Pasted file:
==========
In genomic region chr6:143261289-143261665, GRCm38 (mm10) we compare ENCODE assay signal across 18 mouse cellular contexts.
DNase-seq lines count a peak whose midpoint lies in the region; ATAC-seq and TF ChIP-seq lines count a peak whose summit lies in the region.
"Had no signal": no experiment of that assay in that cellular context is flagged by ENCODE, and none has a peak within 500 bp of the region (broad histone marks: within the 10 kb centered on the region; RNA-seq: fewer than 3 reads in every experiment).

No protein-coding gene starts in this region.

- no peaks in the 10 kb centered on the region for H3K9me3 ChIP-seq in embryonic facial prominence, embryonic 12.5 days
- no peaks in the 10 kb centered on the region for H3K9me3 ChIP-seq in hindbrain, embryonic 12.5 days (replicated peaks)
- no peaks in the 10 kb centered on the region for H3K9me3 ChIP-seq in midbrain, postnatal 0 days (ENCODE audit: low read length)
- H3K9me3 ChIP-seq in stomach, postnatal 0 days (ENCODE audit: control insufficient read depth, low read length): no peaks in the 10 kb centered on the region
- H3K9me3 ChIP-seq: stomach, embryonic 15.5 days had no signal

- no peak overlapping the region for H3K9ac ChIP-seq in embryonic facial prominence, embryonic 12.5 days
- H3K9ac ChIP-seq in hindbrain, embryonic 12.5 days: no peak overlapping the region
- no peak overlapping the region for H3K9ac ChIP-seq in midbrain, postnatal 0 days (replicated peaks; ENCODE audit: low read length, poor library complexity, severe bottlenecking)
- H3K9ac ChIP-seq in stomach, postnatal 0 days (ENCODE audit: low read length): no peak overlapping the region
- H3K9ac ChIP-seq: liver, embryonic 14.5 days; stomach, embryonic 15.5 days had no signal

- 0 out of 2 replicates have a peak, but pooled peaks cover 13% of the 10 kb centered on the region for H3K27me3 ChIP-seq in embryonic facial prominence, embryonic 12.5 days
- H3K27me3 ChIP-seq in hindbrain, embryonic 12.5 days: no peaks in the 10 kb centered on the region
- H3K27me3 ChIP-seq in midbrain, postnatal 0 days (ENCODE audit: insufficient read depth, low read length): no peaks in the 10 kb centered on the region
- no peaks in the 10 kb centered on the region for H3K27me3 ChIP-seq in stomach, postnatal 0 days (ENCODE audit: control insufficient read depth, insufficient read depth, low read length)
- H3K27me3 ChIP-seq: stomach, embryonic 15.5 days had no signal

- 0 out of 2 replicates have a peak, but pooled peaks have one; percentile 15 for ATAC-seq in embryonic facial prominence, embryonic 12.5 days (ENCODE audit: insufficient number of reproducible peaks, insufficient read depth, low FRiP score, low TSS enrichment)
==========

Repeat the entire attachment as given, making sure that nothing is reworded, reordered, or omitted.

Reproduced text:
In genomic region chr6:143261289-143261665, GRCm38 (mm10) we compare ENCODE assay signal across 18 mouse cellular contexts.
DNase-seq lines count a peak whose midpoint lies in the region; ATAC-seq and TF ChIP-seq lines count a peak whose summit lies in the region.
"Had no signal": no experiment of that assay in that cellular context is flagged by ENCODE, and none has a peak within 500 bp of the region (broad histone marks: within the 10 kb centered on the region; RNA-seq: fewer than 3 reads in every experiment).

No protein-coding gene starts in this region.

- no peaks in the 10 kb centered on the region for H3K9me3 ChIP-seq in embryonic facial prominence, embryonic 12.5 days
- no peaks in the 10 kb centered on the region for H3K9me3 ChIP-seq in hindbrain, embryonic 12.5 days (replicated peaks)
- no peaks in the 10 kb centered on the region for H3K9me3 ChIP-seq in midbrain, postnatal 0 days (ENCODE audit: low read length)
- H3K9me3 ChIP-seq in stomach, postnatal 0 days (ENCODE audit: control insufficient read depth, low read length): no peaks in the 10 kb centered on the region
- H3K9me3 ChIP-seq: stomach, embryonic 15.5 days had no signal

- no peak overlapping the region for H3K9ac ChIP-seq in embryonic facial prominence, embryonic 12.5 days
- H3K9ac ChIP-seq in hindbrain, embryonic 12.5 days: no peak overlapping the region
- no peak overlapping the region for H3K9ac ChIP-seq in midbrain, postnatal 0 days (replicated peaks; ENCODE audit: low read length, poor library complexity, severe bottlenecking)
- H3K9ac ChIP-seq in stomach, postnatal 0 days (ENCODE audit: low read length): no peak overlapping the region
- H3K9ac ChIP-seq: liver, embryonic 14.5 days; stomach, embryonic 15.5 days had no signal

- 0 out of 2 replicates have a peak, but pooled peaks cover 13% of the 10 kb centered on the region for H3K27me3 ChIP-seq in embryonic facial prominence, embryonic 12.5 days
- H3K27me3 ChIP-seq in hindbrain, embryonic 12.5 days: no peaks in the 10 kb centered on the region
- H3K27me3 ChIP-seq in midbrain, postnatal 0 days (ENCODE audit: insufficient read depth, low read length): no peaks in the 10 kb centered on the region
- no peaks in the 10 kb centered on the region for H3K27me3 ChIP-seq in stomach, postnatal 0 days (ENCODE audit: control insufficient read depth, insufficient read depth, low read length)
- H3K27me3 ChIP-seq: stomach, embryonic 15.5 days had no signal

- 0 out of 2 replicates have a peak, but pooled peaks have one; percentile 15 for ATAC-seq in embryonic facial prominence, embryonic 12.5 days (ENCODE audit: insufficient number of reproducible peaks, insufficient read depth, low FRiP score, low TSS enrichment)